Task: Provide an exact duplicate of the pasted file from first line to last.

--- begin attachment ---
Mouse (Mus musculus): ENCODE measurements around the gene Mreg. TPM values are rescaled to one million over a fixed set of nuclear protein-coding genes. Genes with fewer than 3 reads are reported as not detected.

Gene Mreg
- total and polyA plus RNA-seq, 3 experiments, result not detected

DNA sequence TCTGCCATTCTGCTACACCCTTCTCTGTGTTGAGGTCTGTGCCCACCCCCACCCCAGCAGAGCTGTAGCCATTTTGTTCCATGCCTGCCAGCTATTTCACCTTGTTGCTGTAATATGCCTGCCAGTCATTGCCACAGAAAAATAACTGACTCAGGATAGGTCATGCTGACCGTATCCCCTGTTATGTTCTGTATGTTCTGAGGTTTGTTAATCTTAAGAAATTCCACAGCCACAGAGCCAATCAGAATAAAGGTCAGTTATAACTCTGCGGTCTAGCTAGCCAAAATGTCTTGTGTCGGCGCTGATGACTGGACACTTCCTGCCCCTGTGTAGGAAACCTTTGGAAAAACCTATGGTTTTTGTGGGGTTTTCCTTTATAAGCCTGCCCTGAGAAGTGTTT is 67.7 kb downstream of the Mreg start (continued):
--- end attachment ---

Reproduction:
Mouse (Mus musculus): ENCODE measurements around the gene Mreg. TPM values are rescaled to one million over a fixed set of nuclear protein-coding genes. Genes with fewer than 3 reads are reported as not detected.

Gene Mreg
- total and polyA plus RNA-seq, 3 experiments, result not detected

DNA sequence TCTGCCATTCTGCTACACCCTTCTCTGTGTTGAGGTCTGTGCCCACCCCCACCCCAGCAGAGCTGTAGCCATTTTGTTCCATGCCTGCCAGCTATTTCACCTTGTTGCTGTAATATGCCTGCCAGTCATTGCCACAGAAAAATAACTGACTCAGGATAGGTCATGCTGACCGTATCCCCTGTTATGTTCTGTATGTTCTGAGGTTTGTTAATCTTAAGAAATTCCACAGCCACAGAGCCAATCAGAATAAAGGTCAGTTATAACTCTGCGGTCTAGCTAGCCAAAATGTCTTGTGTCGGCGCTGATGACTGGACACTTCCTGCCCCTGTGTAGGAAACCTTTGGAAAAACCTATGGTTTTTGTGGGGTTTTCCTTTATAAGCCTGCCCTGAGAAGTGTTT is 67.7 kb downstream of the Mreg start (continued):